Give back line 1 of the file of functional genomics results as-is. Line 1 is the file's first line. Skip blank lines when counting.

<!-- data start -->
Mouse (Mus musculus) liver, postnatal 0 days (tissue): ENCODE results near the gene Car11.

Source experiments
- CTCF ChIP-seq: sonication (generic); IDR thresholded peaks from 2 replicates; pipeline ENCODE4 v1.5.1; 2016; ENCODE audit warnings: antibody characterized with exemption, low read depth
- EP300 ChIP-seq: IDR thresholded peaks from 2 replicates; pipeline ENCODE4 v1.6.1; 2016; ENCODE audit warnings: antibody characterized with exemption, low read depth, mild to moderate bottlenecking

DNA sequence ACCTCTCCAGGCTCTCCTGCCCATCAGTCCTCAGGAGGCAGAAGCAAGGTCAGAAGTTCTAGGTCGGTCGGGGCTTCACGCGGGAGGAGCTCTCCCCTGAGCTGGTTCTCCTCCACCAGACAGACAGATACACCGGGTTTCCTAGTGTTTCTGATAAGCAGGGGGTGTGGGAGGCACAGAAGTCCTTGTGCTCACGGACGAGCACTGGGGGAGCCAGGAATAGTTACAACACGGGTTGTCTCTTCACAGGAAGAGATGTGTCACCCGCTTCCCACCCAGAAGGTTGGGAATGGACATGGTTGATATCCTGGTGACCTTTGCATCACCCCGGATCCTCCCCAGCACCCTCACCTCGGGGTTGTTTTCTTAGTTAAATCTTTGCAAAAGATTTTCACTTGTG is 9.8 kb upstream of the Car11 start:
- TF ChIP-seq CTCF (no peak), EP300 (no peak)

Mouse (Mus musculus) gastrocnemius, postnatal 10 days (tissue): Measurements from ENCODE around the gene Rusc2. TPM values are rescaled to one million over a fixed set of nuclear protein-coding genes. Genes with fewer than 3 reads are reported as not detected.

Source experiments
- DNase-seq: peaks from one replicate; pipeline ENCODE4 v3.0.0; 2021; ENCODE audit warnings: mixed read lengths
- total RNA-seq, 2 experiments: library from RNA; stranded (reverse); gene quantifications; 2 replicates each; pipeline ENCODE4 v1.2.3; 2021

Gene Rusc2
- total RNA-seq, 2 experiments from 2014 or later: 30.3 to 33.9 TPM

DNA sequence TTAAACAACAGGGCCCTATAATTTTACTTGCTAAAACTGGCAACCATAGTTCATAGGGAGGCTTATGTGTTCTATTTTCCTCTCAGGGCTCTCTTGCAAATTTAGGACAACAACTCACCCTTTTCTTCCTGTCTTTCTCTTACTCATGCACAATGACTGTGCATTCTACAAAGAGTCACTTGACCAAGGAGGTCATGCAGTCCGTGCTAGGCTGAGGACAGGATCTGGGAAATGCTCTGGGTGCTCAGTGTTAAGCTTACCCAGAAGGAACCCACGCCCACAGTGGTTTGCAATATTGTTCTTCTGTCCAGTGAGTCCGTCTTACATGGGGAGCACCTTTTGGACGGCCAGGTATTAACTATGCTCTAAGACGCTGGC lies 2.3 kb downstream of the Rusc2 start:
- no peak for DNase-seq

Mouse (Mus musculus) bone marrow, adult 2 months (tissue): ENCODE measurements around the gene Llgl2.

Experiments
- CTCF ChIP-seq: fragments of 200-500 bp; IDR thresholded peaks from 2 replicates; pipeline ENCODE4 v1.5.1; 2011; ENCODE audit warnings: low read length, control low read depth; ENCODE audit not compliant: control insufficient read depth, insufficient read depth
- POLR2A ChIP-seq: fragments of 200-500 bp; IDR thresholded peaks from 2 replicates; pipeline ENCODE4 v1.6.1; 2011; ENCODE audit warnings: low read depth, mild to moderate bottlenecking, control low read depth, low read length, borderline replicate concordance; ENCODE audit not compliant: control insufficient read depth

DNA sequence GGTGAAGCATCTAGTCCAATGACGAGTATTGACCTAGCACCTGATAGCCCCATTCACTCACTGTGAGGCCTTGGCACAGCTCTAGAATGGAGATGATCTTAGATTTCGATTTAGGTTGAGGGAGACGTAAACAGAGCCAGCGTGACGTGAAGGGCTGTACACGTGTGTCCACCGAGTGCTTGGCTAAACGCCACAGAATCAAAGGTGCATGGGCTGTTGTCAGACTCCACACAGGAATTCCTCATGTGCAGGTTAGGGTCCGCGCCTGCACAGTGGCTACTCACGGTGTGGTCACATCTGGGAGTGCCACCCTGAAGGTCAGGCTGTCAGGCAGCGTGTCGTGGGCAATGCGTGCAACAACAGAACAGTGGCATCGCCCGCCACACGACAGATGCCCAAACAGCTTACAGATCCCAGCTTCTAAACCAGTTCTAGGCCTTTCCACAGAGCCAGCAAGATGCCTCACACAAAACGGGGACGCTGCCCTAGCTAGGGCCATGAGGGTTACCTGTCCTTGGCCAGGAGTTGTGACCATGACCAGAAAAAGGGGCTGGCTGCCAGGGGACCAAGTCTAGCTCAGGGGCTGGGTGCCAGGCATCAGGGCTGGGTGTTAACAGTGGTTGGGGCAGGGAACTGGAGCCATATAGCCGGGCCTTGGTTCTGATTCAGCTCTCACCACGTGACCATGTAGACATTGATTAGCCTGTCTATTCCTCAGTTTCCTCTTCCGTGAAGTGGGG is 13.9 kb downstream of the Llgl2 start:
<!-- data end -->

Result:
Mouse (Mus musculus) liver, postnatal 0 days (tissue): ENCODE results near the gene Car11.